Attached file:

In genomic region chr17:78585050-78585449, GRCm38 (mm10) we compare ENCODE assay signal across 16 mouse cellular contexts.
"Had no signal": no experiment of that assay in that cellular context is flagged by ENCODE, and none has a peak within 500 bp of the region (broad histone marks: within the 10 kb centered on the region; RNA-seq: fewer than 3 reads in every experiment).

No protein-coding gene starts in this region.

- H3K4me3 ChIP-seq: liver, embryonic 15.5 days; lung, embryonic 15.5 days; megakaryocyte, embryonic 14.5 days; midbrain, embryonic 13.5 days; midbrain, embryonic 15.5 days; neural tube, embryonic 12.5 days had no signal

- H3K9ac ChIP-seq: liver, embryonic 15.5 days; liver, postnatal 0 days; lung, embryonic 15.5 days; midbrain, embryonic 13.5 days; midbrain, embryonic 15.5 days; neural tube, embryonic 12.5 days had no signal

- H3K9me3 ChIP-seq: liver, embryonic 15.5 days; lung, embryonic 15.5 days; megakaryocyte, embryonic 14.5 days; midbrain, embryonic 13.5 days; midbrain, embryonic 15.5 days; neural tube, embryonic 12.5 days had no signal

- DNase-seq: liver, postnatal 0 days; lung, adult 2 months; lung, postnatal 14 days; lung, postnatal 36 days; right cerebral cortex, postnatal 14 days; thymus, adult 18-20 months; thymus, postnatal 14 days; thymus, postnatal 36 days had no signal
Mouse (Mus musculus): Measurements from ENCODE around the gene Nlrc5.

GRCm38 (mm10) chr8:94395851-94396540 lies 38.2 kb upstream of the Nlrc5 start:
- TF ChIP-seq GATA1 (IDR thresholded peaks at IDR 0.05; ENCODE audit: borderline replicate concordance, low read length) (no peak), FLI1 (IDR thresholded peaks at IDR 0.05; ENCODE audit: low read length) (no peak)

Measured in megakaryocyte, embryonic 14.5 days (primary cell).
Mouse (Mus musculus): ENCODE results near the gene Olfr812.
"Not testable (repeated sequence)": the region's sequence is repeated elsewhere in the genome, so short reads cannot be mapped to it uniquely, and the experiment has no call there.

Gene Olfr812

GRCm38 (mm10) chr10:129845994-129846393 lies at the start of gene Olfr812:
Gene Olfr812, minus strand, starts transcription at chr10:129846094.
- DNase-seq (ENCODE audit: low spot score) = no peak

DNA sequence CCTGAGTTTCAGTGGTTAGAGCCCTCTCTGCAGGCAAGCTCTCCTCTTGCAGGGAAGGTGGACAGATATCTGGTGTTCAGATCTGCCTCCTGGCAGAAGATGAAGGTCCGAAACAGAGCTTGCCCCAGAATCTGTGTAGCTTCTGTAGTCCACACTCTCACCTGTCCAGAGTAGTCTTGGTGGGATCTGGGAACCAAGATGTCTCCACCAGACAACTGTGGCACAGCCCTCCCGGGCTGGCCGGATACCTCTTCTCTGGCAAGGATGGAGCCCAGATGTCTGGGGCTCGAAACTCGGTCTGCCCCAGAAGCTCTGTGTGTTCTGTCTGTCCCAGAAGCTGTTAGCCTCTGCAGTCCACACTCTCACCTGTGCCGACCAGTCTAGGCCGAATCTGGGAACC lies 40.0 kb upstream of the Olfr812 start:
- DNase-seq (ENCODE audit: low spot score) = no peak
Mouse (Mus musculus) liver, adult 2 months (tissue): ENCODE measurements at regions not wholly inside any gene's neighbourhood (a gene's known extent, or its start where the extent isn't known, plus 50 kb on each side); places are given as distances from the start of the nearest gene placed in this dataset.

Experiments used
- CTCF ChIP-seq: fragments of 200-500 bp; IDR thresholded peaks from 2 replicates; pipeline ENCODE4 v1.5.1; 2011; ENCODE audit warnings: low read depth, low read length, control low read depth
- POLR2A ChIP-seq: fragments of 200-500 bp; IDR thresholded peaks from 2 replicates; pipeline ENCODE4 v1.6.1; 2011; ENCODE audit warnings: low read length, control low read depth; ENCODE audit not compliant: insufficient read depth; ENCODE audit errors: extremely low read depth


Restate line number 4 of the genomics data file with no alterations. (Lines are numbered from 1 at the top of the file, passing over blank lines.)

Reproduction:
- H3K4me3 ChIP-seq: liver, embryonic 15.5 days; lung, embryonic 15.5 days; megakaryocyte, embryonic 14.5 days; midbrain, embryonic 13.5 days; midbrain, embryonic 15.5 days; neural tube, embryonic 12.5 days had no signal